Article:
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The Silence of Windows RT: How Microsoft’s plot to kill the desktop was thwarted

The silence of the brand: Microsoft's quiet on Windows RT, and it speaks volumes

Sometimes, sinister plans end with a wimper. Yesterday, Steve Ballmer (Microsoft’s sometimes wacky, zealous CEO) spent most of his keynote apologizing. Beaten from poor reviews and, worse, poor sales of Windows devices since the debut of Windows 8 last fall, he seemed deflated. Instead of jumping around and acting goofy, he walked back and forth, stumbling on his words as he was forced to admit that Windows 8 was too much. Microsoft screwed up.

“We pushed boldly with Windows 8,” he said with a loud half-hearted chuckle. But now it’s time to “refine the blend.”

To save face after poor adoption of the Start screen-heavy Windows 8, Ballmer and his crew are retreating. To make users happy again, they are doubling down on the desktop and quietly abandoning Windows RT.

“Let’s balance them better, let’s complete them better. Let’s make it easier to start applications the way we’re used to with the millions of desktop applications that we’re familiar with today. So what we’re going to show you today is a refined blend …. Let’s reblend the desktop and modern UI experience and lets make sure that we give a good path forward for the millions of people who use desktop applications.”

To make money, Microsoft has decided that it must make amends.

Everyone wants desktop applications, and Ballmer repeatedly reassured us all that Microsoft loves ’em, too, and if you ever thought it didn’t, boy were you wrong. That is the message at Build this year, and Windows 8.1 is the embodiment of this new, ‘refined’ philosophy. It’s a new version of Windows 8 that re-embraces the desktop. It has a new Start screen that is layered over the classic desktop, and users can boot straight to the desktop if they wish; it even has better multimonitor support. It’s everything a power geek could ask for. To make money, Microsoft has decided that it must make amends.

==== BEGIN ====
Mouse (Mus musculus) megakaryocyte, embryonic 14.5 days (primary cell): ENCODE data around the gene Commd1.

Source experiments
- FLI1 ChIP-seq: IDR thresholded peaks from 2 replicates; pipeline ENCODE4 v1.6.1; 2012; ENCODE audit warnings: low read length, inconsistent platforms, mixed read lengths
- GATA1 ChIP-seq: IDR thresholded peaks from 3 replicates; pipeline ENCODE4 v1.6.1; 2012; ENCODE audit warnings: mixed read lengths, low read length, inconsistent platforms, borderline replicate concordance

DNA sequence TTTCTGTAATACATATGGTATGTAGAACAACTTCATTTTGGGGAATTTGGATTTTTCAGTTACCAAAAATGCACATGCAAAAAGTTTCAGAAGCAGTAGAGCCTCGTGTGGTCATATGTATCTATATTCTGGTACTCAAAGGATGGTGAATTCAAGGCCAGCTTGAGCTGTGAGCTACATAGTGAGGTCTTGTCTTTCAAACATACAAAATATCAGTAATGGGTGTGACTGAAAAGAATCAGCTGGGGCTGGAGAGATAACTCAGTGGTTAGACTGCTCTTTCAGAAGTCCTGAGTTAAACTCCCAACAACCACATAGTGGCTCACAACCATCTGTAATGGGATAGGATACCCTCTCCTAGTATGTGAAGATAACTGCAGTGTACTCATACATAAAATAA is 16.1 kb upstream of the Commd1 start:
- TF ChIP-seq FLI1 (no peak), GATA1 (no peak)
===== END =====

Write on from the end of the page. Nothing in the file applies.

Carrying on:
The lack of a working desktop is exactly what soured everyone on Windows RT. Though it was designed to look identical to Windows 8, Win RT runs on ARM processors like Android and iOS. It boasts longer battery life, and comes with free versions of Microsoft Word, Excel, PowerPoint, and OneNote, but it has one major Achilles heel: It can’t run any standard Windows desktop applications, and Microsoft has locked down app development, limiting it to the Windows Store. Want iTunes, Spotify, Chrome, Adobe, or any other old Windows software? Sorry, pal. Not on Windows RT. The OS has a desktop, but it’s an empty one. The only apps it can run come from Microsoft’s own app store, and it makes a healthy 30 percent commission off of every one of them.

Hoping to nudge people toward the Windows Store and away from the Windows desktop, Microsoft pushed the hell out of Windows RT last October. It had such lofty hopes and dreams for RT that it released its own tablet, the Surface RT, to promote it. Things looked promising, at times. But as it turns out, when given the choice, users chose not to opt for tablets and laptops with severe software limitations (and thanks to Microsoft’s high OS licensing fees, expensive prices, too). Instead, they turned elsewhere.